The Argument For Stronger Client-Side Marketers

This week's upcoming BeanCast guest, Ana Andjelic, is stirring the pot a bit in post on Why Digital Agencies Aren't Ready To Lead. Her premise, in a nutshell, is that while digital shops have the creative chops, they don't have the discipline and experience to manage the complex brand relationship.

I've been having quite a spirited debate on this subject with Bill Green (Make The Logo Bigger) via email. Neither of us thinks it's that cut and dry. Because while I essentially agree with Ana's charges, at the same time I believe she is not so much pointing out the weakness of digital shops but rather the weakness of the lead-agency model as a whole.

The Agency's First Concern

I have personally managed the complex relationships between various agencies (PR, brand, web, direct) working on a single client's business. And let me tell you with complete candor, not a single one of us really had the client's best interest as our first concern. It was a warm and kind surface relationship where everyone always had an eye out for the others weaknesses, in search of a bigger share of the marketing spend and more control on the account. Of course we all wanted to do a good job and enhance the brand for the client. But if it came down to a choice between letting another agency take more share because they had a better plan and pushing for our own plan to make more money, all of us would have gladly chosen the latter.

Let's face facts here: Expecting your agency partners to always work together and push for your best interest is akin to putting a steak in a room with hungry dogs and expecting them to share equally or make sure that the smartest of of them gets an extra portion. It's never going to happen. What is going to happen is the biggest, strongest dog in the room is going to throw his weight around, take the biggest share and leave the scraps for the rest.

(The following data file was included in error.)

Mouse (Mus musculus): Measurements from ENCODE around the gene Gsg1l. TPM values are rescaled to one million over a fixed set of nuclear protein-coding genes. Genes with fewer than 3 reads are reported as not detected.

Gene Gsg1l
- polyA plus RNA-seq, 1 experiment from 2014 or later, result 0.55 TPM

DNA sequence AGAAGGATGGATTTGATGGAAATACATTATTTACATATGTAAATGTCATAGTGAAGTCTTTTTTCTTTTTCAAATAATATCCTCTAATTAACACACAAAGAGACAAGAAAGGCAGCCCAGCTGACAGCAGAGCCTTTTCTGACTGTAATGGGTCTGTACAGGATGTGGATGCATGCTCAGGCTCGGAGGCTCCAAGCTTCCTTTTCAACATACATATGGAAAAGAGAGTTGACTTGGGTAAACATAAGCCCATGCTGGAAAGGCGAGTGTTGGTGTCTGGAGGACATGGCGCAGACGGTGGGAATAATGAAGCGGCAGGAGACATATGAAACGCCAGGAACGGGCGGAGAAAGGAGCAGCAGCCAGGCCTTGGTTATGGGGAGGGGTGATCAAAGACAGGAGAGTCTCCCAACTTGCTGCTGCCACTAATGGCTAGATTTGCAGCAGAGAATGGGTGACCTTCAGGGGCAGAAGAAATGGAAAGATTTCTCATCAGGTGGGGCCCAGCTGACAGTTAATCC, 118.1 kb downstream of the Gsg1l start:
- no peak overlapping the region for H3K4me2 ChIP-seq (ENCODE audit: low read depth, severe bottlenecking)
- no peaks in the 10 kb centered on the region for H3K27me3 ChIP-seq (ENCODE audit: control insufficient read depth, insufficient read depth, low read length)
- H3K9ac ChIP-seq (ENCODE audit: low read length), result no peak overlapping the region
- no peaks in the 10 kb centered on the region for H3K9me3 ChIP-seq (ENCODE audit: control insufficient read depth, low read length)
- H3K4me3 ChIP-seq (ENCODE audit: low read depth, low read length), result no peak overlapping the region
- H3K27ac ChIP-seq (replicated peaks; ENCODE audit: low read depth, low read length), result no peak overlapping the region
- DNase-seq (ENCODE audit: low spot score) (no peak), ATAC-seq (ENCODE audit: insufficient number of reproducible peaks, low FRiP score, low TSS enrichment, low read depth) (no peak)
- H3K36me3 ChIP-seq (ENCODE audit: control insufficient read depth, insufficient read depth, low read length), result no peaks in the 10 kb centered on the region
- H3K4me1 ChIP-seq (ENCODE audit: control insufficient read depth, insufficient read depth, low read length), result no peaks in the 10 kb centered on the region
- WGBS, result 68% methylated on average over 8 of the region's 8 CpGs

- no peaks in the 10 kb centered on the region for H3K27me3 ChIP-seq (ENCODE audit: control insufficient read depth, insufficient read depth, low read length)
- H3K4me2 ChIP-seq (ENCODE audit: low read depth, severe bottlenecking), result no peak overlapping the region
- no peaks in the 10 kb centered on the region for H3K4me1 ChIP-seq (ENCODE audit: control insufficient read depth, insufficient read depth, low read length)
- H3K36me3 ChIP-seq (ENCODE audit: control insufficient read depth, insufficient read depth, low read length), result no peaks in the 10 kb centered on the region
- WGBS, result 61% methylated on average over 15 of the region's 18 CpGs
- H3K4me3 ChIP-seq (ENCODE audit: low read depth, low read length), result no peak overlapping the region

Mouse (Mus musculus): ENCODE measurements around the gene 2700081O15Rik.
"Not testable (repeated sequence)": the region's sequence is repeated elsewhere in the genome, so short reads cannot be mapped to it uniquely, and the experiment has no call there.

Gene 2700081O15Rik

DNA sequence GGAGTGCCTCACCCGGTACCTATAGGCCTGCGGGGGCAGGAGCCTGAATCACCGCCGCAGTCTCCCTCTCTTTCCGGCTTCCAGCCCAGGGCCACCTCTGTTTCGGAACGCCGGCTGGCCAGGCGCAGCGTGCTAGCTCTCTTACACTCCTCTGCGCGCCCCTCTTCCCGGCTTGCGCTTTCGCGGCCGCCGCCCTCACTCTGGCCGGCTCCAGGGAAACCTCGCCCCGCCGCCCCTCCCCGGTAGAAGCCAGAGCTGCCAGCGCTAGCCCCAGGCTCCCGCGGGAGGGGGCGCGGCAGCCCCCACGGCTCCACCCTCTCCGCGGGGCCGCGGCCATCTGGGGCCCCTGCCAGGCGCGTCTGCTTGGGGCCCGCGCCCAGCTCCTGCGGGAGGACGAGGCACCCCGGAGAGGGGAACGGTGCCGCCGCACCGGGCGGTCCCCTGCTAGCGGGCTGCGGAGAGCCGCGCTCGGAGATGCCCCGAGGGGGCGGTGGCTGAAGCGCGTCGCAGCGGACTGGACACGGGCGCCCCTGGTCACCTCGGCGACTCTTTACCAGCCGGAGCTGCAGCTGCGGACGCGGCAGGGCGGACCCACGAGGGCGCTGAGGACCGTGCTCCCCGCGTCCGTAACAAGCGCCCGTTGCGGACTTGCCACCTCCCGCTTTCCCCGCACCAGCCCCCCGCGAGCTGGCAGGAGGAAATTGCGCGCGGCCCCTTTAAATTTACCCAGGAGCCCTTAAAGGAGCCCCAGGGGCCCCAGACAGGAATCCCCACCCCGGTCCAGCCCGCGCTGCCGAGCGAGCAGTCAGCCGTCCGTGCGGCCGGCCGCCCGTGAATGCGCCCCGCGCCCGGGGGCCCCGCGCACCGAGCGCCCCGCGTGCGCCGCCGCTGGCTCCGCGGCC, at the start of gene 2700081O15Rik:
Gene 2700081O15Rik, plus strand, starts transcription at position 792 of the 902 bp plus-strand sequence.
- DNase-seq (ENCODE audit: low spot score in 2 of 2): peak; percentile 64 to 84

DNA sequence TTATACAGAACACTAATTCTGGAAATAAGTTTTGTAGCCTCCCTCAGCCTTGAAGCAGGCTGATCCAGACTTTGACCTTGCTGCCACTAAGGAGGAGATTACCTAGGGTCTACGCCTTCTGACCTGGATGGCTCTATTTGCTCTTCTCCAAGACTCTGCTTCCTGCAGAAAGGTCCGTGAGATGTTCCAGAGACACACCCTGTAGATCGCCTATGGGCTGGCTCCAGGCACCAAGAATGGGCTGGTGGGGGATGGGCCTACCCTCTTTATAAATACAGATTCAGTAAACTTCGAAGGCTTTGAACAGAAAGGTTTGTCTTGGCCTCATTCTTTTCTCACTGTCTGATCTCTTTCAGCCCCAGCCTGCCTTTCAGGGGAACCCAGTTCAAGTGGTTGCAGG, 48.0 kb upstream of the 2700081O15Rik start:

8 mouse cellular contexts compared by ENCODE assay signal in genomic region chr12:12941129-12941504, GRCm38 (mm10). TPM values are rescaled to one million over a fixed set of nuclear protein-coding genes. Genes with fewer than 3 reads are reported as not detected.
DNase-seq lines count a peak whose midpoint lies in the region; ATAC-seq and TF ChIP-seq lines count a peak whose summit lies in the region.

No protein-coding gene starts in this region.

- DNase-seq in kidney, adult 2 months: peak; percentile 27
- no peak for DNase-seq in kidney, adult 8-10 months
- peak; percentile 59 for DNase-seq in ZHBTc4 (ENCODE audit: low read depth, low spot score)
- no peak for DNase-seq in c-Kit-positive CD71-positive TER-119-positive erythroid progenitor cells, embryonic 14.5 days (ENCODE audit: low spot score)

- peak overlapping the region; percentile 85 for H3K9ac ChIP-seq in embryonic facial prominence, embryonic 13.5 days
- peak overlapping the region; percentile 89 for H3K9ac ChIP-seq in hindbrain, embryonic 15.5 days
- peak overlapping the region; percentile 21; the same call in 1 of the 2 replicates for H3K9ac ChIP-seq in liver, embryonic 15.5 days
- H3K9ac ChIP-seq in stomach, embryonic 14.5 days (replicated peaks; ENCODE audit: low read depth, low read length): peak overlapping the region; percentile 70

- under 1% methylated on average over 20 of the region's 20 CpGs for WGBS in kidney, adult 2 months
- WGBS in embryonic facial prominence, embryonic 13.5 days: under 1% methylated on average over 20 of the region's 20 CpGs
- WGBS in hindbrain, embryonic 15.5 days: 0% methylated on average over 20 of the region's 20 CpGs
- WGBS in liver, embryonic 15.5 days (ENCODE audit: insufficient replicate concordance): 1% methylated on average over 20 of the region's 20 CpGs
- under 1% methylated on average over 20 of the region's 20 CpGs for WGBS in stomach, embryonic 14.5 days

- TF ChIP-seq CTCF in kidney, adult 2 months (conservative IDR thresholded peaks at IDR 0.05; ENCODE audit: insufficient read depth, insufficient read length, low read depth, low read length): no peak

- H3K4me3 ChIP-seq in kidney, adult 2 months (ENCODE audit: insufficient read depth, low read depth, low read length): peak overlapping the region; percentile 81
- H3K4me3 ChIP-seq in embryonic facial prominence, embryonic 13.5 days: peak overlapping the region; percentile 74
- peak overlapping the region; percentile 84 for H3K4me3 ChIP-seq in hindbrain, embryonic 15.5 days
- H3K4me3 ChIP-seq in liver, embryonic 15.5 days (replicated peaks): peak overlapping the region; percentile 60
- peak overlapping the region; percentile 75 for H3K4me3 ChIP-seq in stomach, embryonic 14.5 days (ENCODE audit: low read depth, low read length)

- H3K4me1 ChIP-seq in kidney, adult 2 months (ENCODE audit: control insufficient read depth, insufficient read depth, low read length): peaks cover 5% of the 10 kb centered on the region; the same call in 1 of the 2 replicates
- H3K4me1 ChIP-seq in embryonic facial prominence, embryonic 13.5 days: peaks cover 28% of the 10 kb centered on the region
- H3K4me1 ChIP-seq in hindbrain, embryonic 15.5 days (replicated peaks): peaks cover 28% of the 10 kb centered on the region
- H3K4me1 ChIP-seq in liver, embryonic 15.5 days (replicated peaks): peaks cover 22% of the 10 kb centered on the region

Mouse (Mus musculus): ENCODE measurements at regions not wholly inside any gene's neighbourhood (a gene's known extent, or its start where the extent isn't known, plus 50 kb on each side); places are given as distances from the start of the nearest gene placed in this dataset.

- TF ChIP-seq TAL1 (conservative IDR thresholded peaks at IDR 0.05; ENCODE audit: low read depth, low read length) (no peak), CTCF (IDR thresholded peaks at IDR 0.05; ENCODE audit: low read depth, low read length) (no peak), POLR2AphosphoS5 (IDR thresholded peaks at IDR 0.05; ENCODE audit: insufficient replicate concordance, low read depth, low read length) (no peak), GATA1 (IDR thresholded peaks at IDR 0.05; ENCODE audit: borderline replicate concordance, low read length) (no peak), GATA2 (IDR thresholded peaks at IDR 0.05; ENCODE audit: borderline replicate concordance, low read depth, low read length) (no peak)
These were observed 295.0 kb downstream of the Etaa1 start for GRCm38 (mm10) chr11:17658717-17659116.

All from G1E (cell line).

The Client Needs An Advocate

This is why for some time I've been an advocate for stronger, smarter client-side CMOs and brand managers. I might even go for a Chief Brand Officer who's sole job it is to make sure the communication stream stays on message while still delivering results. Better yet, an outside person who's only job is to manage the agencies for the client and direct their efforts not based on share of the business, but on what is best of the client's needs.

The point is that the right idea or approach can come from anywhere. But the only way clients will consistently ensure that they will be leading with the best approach is to take this decision out of the "lead" agency's hands. I'm not saying don't listen. Certainly the agency partners have a lot to offer. But ultimately the only way to get synergy across all your marketing efforts is to have smart, top-down leadership that doesn't have a vested interest in getting more budget.

The Right Person For The Job

Of course, I realize what I am asking here. Expecting that the CMO will not be influenced by the excitement of a TV production is Utopian at best. And finding someone to lead the charge who is well versed in all the disciplines of marketing is also wishful thinking. But it can be done. That's one of the reasons I left the agency realm, was to be more of this kind of advocate for the client's best interest. And I've met plenty of smart marketers and business leaders who understand this balance. And guess what — their brands are stronger because of it.

Agency of Record (or AOR) has come to mean, "We are in control." And at one time this would have made sense, seeing as media was concentrated in a few places and clients needed guidance. But with so many ways available now for reaching any given audience, I believe it's time for clients to rethink this model and start seeing their AOR partners as advisors, not defacto rulers. Until they do, I can guarantee that the work they get will always be driven by the needs of the agency first.

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